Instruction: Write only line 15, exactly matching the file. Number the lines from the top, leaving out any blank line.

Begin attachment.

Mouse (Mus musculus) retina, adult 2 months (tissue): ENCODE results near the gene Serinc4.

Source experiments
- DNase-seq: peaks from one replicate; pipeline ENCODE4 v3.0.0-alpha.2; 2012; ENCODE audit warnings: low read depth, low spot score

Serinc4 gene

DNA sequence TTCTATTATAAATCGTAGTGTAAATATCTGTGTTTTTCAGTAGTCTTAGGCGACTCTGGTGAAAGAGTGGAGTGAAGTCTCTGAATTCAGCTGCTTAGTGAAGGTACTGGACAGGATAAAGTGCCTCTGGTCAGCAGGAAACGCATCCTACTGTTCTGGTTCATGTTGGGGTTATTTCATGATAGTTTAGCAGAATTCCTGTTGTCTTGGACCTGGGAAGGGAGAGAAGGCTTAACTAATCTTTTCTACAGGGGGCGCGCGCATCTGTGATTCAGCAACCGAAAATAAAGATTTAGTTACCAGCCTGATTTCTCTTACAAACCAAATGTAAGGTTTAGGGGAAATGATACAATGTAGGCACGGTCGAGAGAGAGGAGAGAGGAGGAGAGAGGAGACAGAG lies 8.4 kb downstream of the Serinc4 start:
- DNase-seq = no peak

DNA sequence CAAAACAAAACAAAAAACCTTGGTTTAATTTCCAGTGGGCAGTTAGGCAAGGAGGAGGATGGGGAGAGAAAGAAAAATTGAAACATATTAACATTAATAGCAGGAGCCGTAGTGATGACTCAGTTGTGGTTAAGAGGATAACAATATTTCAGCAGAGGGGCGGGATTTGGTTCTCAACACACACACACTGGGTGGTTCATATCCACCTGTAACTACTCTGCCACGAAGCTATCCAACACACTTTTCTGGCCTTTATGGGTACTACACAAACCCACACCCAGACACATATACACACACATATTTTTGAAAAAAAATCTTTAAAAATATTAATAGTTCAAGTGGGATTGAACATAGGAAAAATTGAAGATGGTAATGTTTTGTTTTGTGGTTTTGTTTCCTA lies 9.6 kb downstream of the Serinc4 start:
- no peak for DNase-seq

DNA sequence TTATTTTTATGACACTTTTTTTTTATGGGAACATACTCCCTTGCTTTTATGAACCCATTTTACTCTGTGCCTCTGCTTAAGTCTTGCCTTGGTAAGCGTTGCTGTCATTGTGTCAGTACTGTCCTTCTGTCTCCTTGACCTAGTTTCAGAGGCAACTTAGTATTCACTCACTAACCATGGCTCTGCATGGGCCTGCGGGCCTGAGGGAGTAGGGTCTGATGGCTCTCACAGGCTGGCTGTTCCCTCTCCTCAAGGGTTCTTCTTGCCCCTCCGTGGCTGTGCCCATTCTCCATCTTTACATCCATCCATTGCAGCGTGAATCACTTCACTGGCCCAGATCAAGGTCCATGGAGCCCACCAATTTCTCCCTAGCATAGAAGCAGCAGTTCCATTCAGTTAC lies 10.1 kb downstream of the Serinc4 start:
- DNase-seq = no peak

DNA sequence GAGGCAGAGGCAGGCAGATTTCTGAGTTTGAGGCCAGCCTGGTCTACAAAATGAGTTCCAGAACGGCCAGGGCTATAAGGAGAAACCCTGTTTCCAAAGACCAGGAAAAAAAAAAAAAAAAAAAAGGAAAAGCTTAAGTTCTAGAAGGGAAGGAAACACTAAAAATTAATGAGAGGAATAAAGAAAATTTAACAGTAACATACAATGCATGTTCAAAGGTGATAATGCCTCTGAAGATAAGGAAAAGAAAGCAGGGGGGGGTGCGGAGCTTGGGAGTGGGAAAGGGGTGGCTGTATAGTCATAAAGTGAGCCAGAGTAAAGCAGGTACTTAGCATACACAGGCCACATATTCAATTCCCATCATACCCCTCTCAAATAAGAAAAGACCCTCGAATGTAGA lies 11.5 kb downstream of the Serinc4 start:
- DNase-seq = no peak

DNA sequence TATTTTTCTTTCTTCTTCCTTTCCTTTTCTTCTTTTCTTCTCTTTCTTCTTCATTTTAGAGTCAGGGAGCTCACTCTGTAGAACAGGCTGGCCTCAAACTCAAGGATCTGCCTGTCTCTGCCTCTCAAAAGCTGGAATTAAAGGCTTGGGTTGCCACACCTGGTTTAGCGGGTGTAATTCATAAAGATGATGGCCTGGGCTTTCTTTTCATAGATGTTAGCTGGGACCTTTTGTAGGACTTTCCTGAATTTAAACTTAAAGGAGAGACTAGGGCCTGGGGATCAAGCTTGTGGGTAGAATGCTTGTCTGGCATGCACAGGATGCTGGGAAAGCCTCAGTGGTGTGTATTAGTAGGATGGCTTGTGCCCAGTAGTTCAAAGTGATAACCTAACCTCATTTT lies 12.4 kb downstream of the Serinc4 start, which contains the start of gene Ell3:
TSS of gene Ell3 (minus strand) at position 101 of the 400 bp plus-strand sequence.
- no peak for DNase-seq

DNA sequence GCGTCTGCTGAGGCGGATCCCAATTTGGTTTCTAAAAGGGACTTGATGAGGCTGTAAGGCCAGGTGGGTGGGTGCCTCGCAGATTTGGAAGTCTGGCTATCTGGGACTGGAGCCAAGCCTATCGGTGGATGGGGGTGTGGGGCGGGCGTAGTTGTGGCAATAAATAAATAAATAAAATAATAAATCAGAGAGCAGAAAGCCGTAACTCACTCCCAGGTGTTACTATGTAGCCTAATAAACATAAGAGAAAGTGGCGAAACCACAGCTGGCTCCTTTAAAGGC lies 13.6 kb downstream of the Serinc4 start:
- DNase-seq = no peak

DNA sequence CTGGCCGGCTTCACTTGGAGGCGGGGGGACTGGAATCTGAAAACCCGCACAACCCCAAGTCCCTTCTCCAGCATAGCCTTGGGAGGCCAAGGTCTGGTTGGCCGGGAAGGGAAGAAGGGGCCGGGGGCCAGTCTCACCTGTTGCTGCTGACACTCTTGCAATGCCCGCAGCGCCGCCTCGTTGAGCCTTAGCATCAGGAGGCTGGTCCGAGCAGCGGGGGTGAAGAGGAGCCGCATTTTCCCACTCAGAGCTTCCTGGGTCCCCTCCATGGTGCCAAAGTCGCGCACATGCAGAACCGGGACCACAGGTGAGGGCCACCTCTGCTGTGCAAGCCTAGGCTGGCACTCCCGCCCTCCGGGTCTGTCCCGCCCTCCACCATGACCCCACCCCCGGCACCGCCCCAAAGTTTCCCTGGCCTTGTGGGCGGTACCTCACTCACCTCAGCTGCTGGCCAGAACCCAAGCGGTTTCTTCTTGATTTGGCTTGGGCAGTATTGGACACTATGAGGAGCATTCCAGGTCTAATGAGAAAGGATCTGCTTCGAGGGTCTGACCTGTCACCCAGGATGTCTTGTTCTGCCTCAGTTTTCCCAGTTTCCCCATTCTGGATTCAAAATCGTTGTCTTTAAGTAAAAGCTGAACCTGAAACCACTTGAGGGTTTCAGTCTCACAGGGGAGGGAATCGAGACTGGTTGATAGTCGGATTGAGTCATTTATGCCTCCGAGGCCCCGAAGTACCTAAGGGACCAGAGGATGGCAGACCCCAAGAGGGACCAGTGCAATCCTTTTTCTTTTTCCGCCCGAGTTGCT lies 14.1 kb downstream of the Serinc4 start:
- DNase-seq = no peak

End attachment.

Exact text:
- no peak for DNase-seq